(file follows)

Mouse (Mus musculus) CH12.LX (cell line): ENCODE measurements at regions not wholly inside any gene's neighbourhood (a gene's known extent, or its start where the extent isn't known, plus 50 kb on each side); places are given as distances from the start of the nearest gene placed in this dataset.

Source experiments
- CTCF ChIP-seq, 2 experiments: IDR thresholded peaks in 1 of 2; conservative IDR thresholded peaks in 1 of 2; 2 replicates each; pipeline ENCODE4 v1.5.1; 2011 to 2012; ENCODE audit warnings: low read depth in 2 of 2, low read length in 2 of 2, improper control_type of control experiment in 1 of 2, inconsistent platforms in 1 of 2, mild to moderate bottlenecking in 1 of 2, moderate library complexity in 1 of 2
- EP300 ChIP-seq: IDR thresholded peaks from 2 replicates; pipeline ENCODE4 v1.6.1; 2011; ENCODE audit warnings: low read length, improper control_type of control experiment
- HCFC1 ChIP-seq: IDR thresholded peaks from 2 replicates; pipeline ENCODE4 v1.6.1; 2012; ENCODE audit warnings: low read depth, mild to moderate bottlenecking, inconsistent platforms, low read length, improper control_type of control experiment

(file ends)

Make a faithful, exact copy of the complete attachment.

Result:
Mouse (Mus musculus) CH12.LX (cell line): ENCODE measurements at regions not wholly inside any gene's neighbourhood (a gene's known extent, or its start where the extent isn't known, plus 50 kb on each side); places are given as distances from the start of the nearest gene placed in this dataset.

Source experiments
- CTCF ChIP-seq, 2 experiments: IDR thresholded peaks in 1 of 2; conservative IDR thresholded peaks in 1 of 2; 2 replicates each; pipeline ENCODE4 v1.5.1; 2011 to 2012; ENCODE audit warnings: low read depth in 2 of 2, low read length in 2 of 2, improper control_type of control experiment in 1 of 2, inconsistent platforms in 1 of 2, mild to moderate bottlenecking in 1 of 2, moderate library complexity in 1 of 2
- EP300 ChIP-seq: IDR thresholded peaks from 2 replicates; pipeline ENCODE4 v1.6.1; 2011; ENCODE audit warnings: low read length, improper control_type of control experiment
- HCFC1 ChIP-seq: IDR thresholded peaks from 2 replicates; pipeline ENCODE4 v1.6.1; 2012; ENCODE audit warnings: low read depth, mild to moderate bottlenecking, inconsistent platforms, low read length, improper control_type of control experiment